Josh Rittberg

Arts and Culture Editor

FX’s newest miniseries, “Fosse/Verdon” tells the show-stopping true story of the iconic Broadway couple, Bob Fosse (Sam Rockwell) and Gwen Verdon (Michelle Williams). Together they created some of Broadway’s greatest hits which included “Chicago”, “Cabaret”, “Sweet Charity”, “Damn Yankees”, and many others.  The first episode of this electric new series focuses on the incredible partnership of this powerhouse couple and some of the hurdles both had to overcome in their personal and professional lives as they pursued careers in the theatre.

The first episode is entitled, “Life is a Cabaret”, and although much of the series premiere focuses on the making of Bob Fosse’s film adaption, of “Cabaret,” the audience also gets a peak into some of the pair’s earlier hits and their grand collaborations.  For instance, in a riveting opening scene, the series begins with a behind the scenes look into the iconic “Sweet Charity” number, “Big Spender”. Although it is a thrill to see this song recreated, it is even more of a marvel to watch Rockwell and William’s incredible chemistry as Fosse and Verdon. Even from the first moments, the couple’s effortless teamwork is on display as Williams’s Verdon is able to communicate Fosse’s ambitious ideas in a miraculous manner that is  comprehensible to the rest of the cast and crew. This first scene is essential to the rest of the episode’s success as it is the partnership of these Broadway legends that is at the center of this series.

Rockwell who is mostly known for indie films like “Three Billboards outside Ebbing Missouri” and “Vice”, puts in a respectable turn as Bob Fosse. Although, Rockwell has not danced much this season, he captures Fosse’s gritty aurora well. With an iconic black hat and a shaved head, Rockwell completely transforms into this role. For the character, Rockwell has a distinctive gruffness that is a worthy balance to Williams’s more animated Verdon. He also shows pathos in the choreographer’s trances of depression and constant smoking. Yet, he also gives great depth into the drive of Fosse as he literally works his way from one major project like “Sweet Charity” to the more elite film world with “Cabaret.”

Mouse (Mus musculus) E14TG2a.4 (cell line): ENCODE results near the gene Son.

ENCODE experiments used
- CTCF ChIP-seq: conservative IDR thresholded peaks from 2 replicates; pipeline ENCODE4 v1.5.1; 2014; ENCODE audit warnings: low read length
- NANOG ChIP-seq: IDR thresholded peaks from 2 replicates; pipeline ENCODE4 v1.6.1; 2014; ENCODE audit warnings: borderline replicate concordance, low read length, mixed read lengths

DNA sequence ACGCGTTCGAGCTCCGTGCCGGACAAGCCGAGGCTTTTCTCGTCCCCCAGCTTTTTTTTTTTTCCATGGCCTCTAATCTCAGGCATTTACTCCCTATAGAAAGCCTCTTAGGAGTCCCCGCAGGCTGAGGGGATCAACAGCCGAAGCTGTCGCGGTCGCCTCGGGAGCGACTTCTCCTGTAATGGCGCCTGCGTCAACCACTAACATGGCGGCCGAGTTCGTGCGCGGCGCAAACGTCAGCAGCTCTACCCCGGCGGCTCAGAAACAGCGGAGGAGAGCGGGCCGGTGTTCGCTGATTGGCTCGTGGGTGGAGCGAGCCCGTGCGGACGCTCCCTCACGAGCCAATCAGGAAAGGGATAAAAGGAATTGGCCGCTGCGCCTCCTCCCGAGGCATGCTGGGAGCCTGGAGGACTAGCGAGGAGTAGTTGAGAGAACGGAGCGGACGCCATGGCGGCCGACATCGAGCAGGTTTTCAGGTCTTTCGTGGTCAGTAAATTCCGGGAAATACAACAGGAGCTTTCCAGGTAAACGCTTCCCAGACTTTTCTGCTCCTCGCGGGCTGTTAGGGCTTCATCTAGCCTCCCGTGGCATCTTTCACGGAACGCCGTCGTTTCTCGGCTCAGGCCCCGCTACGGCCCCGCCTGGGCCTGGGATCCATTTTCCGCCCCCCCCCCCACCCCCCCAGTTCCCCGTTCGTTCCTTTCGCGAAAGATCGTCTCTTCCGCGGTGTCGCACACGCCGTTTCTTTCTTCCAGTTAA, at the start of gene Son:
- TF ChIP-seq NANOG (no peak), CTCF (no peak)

Although Rockwell gives a commanding star turn as Fosse, Williams simply becomes Gwen Verdon. With the signature red hair and smoky voice, Williams is virtually unrecognizable as one of Broadway’s greatest performers. Through the Verdon character, the audience gets to see the more ordinary moments of this Broadway couple         . During the filming of “Cabaret”, Fosse is off having affairs, yet it is Verdon who is stuck at home in between jobs waiting for her next project, and being the parental figure for their daughter, Nicole. It is a reality for actors, to have to wait months and even years for projects, and that certainly was the case for Verdon. She also proves herself to be the strategist  in their projects. When the filming of “Cabaret” is struggling after composer Cy Coleman seeks guidance over the film, it is Verdon who has to communicate with Coleman her husband’s gritty vision for the film, which called for real prostitutes in the seedy Kit Kat Club scenes and harsh lighting. She was the voice to his vision. Williams’s remarkably human portrayal of the larger than life talent, Gwen Verdon is at the center of this series.

Other standout performances include Kelli Barrett who does a spot on Liza Minelli. Her rendition of the song “Cabaret” is a delight and  brings memories that effectively harken back to the original film. Broadway fanatics will also have great fun finding cameos from various stars who include Laura Osnes as Shirley Maclaine and the multi Tony winning, Norbert Leo Butz in a brief appearance as the playwright, Paddy Chayefsky. In the coming weeks, more Broadway appearances will bring great excitement for fans of the great white way.

Thomas Kail who is known for Broadway’s “Hamilton” and Fox’s “Grease Live” brings a polished presentation to this series. His painstakingly accurate recreations of the bustling and exciting sets of the  films “Cabaret” and “Sweet Charity” are particularly exciting. The production values are all top notch as viewers are instantly lured back into the evocative world of Fosse and the golden age of Broadway.  Kail also helped to write the script with “Dear Evan Hansen” book writer, Steven Levenson.

Together, Kail and Levenson bring the glitz and glamour audiences expect from Fosse and Gwen Verdon, but also are not afraid to humanize these icons by including intimate scenes of the couple at various stages of their relationship. They wisely do not shy away from highlighting Fosse’s flaws as in his affairs and constant smoking. Verdon’s depression that she faces when her husband is away at work is also given a spotlight.

This series is already proving to be an exciting and engrossing new show for FX. It manages to capture the hearts of Broadway lovers with insider behind the scenes footage of Fosse’s projects, while also showing the passionate romance and teamwork that he had with Gwen Verdon and maybe himself. Not since NBC’s  “Smash” has a television series so accurately and enjoyably shown the ups and downs of Broadway performers. Wherever this season goes, there is sure to be more magic to do.